If you read the publications, attend seminars and conventions, conferences and listen to webcasts and even watch videos posted on social media sites, you’ll find that in general everyone covers all the possible subjects related to BCM/DR. Topics such as “How to create resiliency” and “How to test plans” to “What to do when a disaster strikes” and “What makes a great BCM/DR program” dominate every possible media, yet, after so many years of the same topics being presented by different people with new takes or perspectives – though mostly it’s the same thing being repackaged – it might become clear to some people that there is a lack in new understandings and new ideas. After all, disasters have gone on throughout history so how much more can we possible say about disasters?
In some respects we’re taking the same ideas and putting a new ribbon on them and passing them off as new processes and new ways to do things. However, if the subject is getting Executive Buy-In, it doesn’t matter how much you dress it up and how many ideas you put behind it, it still comes down to making a connection with the executive(s) in question so they understand the value. You can change the colour of the ribbon you’re packaging your presentation in but you’re goal is still the same.
We have many global standards for BCM/DR and other standards that reference BCM/DR – like ISO 17799 (Information Security) – and each touts what it believes is the best options for creating, validating and maintaining a program; with the various components incorporated into it. All to often the components are lumped together or are given different names to single themselves out from other standards but no matter what, they are still doing the same thing. For example, getting people to safety is still evacuation procedures no matter how you want to dress it up.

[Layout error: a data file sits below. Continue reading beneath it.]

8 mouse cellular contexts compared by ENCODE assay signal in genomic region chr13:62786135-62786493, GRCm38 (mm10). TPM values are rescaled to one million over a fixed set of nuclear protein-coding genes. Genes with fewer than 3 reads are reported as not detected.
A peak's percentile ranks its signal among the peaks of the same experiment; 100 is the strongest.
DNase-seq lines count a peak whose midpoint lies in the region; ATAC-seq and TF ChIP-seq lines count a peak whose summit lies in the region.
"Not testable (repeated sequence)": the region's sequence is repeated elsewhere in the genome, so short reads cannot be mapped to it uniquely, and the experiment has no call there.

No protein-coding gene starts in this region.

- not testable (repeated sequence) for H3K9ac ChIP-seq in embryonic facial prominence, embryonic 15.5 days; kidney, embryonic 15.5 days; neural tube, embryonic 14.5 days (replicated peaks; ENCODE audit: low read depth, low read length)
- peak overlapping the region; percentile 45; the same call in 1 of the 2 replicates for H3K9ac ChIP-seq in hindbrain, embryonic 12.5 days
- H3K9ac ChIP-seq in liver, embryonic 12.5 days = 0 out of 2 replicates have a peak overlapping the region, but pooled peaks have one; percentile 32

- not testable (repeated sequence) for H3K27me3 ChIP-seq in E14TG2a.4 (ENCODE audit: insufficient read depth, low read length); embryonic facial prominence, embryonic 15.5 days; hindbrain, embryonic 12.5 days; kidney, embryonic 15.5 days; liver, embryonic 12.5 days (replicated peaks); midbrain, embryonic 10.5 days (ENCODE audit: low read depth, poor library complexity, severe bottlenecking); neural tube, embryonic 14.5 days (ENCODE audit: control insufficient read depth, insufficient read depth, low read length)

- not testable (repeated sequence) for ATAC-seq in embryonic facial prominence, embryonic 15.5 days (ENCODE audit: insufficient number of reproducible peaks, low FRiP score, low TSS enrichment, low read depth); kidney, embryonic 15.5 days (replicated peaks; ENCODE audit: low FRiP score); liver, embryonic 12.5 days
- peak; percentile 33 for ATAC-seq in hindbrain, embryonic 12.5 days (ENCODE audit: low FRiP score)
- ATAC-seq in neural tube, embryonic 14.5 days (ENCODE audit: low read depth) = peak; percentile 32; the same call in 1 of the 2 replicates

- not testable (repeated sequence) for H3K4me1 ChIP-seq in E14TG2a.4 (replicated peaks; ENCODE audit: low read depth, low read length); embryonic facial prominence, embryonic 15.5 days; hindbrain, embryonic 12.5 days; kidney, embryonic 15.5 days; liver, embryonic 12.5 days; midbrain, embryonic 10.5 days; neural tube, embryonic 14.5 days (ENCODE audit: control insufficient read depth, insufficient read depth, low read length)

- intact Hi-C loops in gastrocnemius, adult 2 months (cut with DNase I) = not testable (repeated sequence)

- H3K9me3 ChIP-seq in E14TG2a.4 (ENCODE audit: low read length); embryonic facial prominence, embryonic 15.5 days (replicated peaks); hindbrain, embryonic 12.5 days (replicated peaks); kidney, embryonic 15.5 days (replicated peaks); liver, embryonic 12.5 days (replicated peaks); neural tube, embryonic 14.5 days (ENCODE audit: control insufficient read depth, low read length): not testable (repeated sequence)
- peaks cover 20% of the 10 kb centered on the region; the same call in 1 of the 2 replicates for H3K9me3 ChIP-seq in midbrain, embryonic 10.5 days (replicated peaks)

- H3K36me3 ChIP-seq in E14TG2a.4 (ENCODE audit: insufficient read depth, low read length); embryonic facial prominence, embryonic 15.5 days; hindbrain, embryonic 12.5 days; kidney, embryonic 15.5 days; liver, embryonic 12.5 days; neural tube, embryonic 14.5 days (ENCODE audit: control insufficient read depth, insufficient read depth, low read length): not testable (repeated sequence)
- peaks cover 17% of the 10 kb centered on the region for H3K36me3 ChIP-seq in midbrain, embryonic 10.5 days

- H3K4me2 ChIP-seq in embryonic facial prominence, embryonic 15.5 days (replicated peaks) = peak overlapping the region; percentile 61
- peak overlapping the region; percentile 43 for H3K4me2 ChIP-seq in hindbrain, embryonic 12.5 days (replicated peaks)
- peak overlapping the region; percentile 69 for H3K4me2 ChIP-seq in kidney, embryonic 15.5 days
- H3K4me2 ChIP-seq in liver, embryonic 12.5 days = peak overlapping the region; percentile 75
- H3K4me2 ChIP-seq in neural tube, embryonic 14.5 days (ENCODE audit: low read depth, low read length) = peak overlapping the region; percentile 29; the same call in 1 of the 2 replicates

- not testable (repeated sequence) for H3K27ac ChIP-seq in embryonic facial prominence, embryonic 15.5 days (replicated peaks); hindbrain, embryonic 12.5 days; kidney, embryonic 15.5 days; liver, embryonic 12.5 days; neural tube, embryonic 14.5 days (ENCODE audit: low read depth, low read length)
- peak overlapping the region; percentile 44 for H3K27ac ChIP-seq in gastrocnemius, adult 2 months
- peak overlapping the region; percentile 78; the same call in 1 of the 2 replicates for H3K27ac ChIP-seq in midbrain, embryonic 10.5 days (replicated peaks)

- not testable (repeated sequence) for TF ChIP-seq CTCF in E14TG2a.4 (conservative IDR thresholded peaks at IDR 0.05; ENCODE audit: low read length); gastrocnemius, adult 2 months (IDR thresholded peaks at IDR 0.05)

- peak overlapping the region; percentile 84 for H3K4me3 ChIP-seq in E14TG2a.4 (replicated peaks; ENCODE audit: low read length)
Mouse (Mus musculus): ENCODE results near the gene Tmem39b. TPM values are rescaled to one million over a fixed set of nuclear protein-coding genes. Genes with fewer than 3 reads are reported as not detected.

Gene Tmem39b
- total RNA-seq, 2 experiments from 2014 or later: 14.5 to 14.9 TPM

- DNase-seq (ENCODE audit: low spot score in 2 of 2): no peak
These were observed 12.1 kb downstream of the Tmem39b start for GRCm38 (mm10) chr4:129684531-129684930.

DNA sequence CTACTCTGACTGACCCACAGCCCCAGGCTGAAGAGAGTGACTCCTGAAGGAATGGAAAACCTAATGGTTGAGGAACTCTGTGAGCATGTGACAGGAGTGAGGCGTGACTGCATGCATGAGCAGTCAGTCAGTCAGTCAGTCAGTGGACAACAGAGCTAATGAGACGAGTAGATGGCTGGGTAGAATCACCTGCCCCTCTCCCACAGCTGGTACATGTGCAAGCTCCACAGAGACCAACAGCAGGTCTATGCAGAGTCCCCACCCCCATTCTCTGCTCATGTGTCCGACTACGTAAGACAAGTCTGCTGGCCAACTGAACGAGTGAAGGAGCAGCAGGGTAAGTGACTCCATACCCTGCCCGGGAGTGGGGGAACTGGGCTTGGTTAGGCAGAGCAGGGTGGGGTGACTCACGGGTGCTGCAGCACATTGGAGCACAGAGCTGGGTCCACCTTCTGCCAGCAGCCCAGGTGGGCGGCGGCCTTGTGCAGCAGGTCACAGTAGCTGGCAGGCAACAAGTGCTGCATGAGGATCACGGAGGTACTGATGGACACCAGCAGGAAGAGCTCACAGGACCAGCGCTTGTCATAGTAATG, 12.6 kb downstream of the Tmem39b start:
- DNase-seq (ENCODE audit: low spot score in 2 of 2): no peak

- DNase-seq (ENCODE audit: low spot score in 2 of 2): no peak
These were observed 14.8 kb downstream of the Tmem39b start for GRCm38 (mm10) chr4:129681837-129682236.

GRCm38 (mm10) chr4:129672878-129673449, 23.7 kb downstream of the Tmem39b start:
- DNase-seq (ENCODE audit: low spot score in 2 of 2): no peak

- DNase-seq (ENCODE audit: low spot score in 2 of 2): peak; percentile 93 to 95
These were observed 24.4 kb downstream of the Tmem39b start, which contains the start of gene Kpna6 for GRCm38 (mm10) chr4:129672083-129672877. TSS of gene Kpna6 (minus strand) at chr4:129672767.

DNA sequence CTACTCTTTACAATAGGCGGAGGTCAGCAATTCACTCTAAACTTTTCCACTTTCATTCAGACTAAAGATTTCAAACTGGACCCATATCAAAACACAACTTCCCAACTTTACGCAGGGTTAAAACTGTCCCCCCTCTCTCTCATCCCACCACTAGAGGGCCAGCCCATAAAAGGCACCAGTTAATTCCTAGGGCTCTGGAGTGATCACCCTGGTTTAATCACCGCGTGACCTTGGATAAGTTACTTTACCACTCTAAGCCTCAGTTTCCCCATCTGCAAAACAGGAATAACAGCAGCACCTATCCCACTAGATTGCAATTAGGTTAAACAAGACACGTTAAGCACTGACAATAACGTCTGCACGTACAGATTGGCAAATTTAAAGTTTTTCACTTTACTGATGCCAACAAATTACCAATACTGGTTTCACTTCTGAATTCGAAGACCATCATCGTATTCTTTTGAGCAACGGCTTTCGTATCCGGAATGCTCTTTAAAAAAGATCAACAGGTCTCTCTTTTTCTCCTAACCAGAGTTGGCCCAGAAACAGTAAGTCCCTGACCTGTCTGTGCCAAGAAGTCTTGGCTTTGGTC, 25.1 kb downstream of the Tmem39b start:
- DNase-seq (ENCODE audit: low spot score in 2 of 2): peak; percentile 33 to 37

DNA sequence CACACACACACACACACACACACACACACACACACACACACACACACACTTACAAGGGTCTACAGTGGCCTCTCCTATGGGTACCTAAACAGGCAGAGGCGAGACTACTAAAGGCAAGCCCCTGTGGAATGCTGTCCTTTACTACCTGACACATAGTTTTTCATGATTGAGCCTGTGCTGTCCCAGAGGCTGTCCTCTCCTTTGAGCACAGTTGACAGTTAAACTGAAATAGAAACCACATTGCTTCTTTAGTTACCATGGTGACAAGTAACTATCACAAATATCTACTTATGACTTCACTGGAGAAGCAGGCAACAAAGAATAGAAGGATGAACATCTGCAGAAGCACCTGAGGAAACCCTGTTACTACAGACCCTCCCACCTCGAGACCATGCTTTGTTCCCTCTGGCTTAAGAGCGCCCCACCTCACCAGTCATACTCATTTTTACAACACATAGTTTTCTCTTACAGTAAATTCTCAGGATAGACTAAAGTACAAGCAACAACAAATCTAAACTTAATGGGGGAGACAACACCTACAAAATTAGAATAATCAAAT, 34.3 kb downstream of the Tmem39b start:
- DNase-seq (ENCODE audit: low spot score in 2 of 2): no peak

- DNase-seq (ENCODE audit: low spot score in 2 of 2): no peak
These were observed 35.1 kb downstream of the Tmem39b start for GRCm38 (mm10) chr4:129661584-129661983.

I can’t remember all the times I’ve read articles about specific topics that appear in online and print publications; the only difference is the author and the snappy new title to grab attention.
Some instances have people getting to technical in their descriptions and their methodology that the layperson can’ t possibly be able to follow it or implement their recommendations. If you can’t get executive buy in using basic approaches then what is going to change that by making things more complex with a new methodology? Nothing will change it, let alone be able to implement a new methodology.
So, have we said what needs to be said and are we now just repeating ourselves? It’s like the old saying about all musicians just re-write the same old song. Or when someone listens to a specific type of music they aren’t particularly fond of; to them it all sounds the same – there’s nothing new or fresh about it. It’s the same no matter when, where or how they listen to it. With all the consultants and software packages; with all the contactors and BCM/DR professionals and practitioners; are we doing and saying the same thing over and over to the point where no one differentiates between the value of a ‘reminder’ type of article from the ‘new fresh idea’ type of article?
© StoneRoad 2017
A.Alex Fullick has over 20 years experience working in Business Continuity and is the author of numerous books, including “Heads in the Sand” and “BIA: Building the Foundation for a Strong Business Continuity Program.”